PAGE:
To be fair, Rishi Sunak can hardly be said to be a procrastinator, and once he got his mojo last March he was more than prepared to put his hand deeply into all of our pockets, producing rabbits, magic dust and costly glitter by the ton.
However, on the issue of levelling the playing field between the high street and retail online he will announce today (Friday 19 February) that he wants to bypass the budget date of 3 March and leave this as one of the "big decisions" to consider in the November Budget. 00 Sunak must be feeling a little trapped. He needs the £25 billion the Treasury takes in each year from Business Rates. To place this into context; a one percentage point rise in all forms of income tax would raise £5.5 billion. A one percentage point rise in the main rate of VAT would raise £5.2 billion. However, he also wants to promote the high street as the place to go for trainers, books and high-pressure hoses. On the other hand, a two percent tax on online sales, which has been touted as one possible outcome of the review, would raise only £2 billion a year.
Sunak also plans to use the UK’s 2021 presidency of the G7 to push the global case for digital service taxation. This includes a levy on tech giants. This is different to an online sales tax, but addresses the same “physical versus online” issues. There is a G7 Summit at the really very lovely Carbis Bay Estate in Cornwall on 11-13 June 2021, against which rocket launchers can be placed in the Atlantic and we will all then have something different to talk about than a virus and its vaccine nemesis.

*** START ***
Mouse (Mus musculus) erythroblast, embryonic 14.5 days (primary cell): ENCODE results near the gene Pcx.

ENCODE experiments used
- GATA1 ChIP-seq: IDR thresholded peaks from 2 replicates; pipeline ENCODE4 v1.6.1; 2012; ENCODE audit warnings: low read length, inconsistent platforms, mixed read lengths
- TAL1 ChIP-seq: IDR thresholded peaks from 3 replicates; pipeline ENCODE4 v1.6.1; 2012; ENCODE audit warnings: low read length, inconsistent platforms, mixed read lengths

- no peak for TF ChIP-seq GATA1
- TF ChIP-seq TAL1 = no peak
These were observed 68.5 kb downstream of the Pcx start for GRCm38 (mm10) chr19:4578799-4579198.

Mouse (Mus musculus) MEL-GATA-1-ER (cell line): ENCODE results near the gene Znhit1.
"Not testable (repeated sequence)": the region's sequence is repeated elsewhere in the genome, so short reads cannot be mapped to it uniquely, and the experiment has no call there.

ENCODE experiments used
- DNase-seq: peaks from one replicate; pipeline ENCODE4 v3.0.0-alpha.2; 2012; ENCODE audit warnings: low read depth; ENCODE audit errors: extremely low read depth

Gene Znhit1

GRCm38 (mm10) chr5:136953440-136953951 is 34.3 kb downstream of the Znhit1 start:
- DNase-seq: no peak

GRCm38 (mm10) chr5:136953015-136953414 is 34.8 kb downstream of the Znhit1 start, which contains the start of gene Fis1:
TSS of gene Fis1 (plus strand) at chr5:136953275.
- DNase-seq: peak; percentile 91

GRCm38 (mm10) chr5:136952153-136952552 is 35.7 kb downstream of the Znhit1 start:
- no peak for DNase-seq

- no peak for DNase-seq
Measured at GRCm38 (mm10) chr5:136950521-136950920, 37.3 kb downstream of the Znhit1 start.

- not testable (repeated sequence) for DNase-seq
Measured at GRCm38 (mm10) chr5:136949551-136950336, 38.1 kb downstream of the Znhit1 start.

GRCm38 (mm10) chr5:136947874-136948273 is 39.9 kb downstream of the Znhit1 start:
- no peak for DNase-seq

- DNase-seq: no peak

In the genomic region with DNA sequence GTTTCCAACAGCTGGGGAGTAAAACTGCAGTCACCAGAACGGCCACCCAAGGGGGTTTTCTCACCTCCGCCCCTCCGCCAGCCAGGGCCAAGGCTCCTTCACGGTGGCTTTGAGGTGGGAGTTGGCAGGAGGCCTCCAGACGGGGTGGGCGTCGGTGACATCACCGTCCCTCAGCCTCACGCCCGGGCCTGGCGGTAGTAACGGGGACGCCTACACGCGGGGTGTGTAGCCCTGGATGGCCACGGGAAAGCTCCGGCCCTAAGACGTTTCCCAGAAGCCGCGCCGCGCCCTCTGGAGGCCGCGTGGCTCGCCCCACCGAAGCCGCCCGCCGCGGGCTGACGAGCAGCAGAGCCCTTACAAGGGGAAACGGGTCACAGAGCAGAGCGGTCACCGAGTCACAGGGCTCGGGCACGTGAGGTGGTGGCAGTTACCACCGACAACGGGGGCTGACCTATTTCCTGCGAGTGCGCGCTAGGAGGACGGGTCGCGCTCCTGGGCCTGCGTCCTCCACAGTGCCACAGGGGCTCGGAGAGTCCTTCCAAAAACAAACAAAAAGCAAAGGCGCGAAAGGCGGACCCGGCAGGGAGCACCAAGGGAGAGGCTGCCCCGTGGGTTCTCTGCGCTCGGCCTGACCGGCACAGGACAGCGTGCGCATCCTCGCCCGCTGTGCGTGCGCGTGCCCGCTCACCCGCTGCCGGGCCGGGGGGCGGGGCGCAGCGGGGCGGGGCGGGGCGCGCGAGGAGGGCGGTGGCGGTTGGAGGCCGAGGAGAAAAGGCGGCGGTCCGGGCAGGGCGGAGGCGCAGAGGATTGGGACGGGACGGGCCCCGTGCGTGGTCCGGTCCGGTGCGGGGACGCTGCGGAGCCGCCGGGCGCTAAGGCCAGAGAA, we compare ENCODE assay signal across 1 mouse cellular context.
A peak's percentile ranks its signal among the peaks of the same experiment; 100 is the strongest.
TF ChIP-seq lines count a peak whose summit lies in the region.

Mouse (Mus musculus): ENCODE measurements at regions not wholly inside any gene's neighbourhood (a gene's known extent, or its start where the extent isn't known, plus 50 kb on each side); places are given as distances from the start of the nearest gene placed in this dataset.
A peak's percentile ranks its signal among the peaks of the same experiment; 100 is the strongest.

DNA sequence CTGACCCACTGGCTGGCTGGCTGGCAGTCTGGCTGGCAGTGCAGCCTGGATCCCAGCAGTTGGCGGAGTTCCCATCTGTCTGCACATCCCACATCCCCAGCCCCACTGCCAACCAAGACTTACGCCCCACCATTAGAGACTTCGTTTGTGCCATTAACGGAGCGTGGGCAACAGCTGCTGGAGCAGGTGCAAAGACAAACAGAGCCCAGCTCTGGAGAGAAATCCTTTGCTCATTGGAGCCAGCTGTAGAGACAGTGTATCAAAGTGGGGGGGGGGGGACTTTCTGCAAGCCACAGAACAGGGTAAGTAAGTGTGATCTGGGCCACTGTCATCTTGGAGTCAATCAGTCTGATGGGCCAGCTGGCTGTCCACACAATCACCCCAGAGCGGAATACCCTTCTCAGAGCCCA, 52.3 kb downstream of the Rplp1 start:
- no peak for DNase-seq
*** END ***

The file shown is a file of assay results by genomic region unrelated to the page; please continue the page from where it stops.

Retailers of all sizes are climbing all over his back, screeching for changes to the current Business Rates regime. Mind you, they are also up in arms about the ageing process and photosynthesis, too, so there is little that pleases them. Our own glorious profession has joined the clarion call, Administrators involved in the rescue of many parts of the retail industry have indicated that the lack of clarity over Business Rates is making it much harder for would-be rescuers to don their capes and work the miracles the red-tops demand.
In the meantime, we in the NTI newsroom can confidently predict that the Chancellor will announce a budget extension of the year-long business rates holiday for retail, hospitality and leisure, giving the hard-hit sectors much-needed breathing space. The exemption had been due to expire on March 31 and the budget is on 3 March. It all just ties in nicely. We can then expect a decision on the furlough scheme, which is due to end in April and the “emergency” £20-a-week uplift in universal credit, due to expire at the end of March, is expected to be extended by six months.
Busy times, Mr Sunak.